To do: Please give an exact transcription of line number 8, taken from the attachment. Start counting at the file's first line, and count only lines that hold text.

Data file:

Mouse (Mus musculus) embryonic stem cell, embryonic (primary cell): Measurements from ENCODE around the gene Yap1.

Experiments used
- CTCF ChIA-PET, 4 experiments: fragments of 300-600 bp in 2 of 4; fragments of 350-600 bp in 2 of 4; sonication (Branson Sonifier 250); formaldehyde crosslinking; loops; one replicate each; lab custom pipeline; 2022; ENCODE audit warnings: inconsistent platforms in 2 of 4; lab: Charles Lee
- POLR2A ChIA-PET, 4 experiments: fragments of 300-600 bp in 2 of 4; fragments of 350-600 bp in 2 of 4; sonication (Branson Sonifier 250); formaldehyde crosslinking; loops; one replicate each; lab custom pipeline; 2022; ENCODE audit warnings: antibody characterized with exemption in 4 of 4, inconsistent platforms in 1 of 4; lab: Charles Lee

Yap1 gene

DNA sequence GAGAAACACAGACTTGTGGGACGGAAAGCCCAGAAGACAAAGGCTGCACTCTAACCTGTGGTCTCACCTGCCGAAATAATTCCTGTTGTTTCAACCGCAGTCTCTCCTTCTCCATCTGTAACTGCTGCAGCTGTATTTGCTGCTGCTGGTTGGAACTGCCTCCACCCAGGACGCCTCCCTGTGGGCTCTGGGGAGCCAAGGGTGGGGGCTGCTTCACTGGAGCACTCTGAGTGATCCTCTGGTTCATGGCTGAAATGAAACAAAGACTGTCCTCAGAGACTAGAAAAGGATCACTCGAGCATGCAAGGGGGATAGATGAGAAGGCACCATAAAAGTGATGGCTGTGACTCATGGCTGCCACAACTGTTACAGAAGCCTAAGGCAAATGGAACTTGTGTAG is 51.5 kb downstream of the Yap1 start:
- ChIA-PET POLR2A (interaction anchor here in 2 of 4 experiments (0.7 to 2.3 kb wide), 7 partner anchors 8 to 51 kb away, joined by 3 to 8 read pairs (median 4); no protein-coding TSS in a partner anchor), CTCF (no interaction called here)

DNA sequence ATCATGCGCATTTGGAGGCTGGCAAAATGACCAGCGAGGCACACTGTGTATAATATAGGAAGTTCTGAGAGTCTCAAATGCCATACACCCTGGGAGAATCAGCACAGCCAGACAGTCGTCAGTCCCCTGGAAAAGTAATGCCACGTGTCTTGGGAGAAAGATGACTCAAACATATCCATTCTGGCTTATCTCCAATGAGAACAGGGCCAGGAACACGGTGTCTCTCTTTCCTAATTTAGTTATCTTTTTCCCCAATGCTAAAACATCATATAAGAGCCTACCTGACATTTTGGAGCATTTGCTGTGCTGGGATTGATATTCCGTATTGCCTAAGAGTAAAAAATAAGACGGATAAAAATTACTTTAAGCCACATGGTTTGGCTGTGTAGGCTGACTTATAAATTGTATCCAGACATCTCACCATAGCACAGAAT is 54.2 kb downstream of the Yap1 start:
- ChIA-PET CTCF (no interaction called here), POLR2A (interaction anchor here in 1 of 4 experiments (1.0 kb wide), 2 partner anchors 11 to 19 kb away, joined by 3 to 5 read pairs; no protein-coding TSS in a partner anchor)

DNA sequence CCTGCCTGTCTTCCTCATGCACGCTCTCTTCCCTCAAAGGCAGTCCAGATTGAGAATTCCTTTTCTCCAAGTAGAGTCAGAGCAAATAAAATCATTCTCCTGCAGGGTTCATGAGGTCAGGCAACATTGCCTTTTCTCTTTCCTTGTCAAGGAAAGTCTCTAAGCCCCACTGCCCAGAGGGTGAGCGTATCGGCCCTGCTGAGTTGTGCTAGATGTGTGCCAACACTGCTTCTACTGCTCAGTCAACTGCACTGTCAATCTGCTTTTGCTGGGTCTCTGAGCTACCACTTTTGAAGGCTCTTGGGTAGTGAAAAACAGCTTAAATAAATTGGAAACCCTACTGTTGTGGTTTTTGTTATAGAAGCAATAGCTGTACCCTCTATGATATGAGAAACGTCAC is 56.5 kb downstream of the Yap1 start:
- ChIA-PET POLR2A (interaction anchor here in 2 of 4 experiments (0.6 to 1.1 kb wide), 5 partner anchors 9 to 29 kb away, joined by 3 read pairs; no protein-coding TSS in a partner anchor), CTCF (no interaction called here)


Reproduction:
DNA sequence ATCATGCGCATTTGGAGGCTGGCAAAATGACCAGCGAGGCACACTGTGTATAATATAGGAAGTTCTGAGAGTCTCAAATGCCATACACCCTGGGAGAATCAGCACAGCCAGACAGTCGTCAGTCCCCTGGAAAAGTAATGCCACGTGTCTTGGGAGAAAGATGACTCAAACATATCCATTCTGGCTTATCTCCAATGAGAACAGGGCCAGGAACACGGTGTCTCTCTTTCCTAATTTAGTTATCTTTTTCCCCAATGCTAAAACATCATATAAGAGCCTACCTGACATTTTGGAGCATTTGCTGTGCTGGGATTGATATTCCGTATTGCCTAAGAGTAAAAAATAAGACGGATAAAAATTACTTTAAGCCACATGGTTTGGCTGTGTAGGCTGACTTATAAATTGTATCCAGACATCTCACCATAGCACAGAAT is 54.2 kb downstream of the Yap1 start: